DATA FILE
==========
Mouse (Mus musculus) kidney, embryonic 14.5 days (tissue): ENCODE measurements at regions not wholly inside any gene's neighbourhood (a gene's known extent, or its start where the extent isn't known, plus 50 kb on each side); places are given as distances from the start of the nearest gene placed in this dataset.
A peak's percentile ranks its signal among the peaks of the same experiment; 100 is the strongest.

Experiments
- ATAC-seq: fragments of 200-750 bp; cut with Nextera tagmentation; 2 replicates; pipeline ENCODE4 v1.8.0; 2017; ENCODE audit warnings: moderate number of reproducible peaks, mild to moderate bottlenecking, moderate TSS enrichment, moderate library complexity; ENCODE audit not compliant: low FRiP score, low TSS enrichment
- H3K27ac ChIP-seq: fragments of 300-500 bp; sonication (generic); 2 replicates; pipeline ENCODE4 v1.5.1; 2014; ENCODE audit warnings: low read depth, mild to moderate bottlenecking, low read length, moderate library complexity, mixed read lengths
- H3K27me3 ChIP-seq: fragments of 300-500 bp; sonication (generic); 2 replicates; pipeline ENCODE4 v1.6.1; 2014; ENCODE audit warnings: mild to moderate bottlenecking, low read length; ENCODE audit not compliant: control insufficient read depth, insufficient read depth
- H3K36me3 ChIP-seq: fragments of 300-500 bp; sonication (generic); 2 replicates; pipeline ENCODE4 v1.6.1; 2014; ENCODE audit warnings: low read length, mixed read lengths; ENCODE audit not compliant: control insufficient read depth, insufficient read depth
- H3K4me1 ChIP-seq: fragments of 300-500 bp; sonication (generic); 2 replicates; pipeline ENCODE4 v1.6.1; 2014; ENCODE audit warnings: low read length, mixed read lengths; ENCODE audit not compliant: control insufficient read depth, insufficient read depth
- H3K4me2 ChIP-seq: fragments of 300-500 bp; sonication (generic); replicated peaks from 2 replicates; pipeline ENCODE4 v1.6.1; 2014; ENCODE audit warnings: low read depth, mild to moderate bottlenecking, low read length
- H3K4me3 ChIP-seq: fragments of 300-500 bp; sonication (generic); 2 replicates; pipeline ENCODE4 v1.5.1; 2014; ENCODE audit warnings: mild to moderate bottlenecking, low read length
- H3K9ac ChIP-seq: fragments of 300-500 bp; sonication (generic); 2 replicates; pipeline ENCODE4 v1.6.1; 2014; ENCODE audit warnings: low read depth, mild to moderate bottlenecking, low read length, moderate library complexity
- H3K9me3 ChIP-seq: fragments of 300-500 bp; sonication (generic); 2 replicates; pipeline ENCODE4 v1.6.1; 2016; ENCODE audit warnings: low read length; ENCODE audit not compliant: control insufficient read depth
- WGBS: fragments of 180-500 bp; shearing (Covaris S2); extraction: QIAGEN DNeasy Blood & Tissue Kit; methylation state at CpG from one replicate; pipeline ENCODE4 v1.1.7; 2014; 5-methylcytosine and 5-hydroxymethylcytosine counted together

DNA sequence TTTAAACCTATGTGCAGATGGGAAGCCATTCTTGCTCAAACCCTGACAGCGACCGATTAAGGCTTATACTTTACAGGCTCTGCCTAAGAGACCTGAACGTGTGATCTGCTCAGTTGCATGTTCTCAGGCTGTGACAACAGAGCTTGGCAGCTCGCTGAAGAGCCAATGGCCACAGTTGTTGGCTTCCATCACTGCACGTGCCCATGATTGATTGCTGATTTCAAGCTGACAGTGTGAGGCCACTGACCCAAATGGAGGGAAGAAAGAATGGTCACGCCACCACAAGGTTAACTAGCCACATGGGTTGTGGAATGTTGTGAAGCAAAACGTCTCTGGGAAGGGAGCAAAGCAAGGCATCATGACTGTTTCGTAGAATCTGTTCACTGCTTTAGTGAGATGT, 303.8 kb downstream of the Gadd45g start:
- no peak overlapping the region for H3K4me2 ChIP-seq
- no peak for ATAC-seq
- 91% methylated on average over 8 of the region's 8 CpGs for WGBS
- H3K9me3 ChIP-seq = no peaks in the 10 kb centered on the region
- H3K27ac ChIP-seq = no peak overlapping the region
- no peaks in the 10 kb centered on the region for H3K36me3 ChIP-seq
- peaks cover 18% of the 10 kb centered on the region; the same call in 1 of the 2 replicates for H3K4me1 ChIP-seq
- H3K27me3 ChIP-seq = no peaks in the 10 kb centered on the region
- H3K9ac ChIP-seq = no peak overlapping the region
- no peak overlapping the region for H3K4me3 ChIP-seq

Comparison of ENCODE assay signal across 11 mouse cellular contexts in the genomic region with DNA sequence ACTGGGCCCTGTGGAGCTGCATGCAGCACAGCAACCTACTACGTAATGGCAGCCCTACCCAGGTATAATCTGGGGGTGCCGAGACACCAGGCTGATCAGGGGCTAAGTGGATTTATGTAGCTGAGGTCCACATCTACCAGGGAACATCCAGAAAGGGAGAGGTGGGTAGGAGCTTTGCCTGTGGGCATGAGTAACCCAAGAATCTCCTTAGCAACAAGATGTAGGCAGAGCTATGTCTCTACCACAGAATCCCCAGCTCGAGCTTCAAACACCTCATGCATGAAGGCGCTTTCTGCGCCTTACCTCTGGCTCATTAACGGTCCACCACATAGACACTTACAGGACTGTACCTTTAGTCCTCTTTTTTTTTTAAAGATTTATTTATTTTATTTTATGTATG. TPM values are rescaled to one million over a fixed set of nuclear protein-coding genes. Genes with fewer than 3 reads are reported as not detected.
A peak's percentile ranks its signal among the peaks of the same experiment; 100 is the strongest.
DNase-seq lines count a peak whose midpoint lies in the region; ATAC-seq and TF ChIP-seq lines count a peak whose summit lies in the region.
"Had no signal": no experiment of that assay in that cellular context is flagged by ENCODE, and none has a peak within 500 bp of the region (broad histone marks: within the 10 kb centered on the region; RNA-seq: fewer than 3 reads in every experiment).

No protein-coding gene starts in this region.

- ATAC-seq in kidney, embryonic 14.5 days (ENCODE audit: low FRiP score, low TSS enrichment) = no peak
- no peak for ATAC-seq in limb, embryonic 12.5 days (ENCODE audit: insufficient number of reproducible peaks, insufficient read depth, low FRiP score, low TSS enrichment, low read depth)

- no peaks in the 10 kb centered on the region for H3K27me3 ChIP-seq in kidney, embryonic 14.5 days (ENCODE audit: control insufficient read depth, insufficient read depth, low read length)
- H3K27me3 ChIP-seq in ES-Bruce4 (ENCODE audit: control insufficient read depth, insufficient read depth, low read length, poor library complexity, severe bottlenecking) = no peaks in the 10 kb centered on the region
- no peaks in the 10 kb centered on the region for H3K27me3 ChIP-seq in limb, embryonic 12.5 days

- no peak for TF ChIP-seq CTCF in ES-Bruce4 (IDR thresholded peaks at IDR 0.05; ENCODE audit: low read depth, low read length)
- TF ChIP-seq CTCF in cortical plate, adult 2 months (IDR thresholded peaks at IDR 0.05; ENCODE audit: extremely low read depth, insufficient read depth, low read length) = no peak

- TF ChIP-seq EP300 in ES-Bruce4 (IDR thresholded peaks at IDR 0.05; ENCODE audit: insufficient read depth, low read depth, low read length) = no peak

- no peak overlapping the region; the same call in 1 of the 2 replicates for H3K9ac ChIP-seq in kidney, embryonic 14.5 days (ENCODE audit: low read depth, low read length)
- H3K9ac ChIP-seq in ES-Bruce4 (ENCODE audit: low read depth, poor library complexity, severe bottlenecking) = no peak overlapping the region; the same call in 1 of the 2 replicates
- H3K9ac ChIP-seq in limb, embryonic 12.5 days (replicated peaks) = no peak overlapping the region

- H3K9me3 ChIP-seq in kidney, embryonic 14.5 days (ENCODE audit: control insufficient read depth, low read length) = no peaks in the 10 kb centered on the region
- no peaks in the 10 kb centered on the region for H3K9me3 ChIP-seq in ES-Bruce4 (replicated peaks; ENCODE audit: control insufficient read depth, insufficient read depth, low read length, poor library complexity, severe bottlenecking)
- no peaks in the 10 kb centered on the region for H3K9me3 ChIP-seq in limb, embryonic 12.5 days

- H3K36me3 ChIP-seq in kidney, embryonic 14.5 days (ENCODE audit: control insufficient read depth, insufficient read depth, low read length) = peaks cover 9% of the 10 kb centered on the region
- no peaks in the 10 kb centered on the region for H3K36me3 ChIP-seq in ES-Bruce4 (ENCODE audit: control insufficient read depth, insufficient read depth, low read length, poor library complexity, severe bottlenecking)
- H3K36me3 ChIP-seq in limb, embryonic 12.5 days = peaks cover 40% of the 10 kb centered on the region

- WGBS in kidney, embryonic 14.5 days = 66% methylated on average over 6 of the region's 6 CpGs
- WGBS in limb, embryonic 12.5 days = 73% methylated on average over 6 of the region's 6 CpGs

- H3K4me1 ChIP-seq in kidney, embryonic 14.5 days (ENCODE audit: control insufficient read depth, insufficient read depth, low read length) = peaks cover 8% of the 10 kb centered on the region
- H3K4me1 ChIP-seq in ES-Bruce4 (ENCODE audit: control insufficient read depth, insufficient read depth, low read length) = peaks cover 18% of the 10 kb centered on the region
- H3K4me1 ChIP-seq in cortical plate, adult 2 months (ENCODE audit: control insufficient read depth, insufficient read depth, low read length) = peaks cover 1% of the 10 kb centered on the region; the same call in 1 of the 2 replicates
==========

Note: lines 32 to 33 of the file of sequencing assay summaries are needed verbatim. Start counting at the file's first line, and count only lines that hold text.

- no peaks in the 10 kb centered on the region for H3K27me3 ChIP-seq in kidney, embryonic 14.5 days (ENCODE audit: control insufficient read depth, insufficient read depth, low read length)
- H3K27me3 ChIP-seq in ES-Bruce4 (ENCODE audit: control insufficient read depth, insufficient read depth, low read length, poor library complexity, severe bottlenecking) = no peaks in the 10 kb centered on the region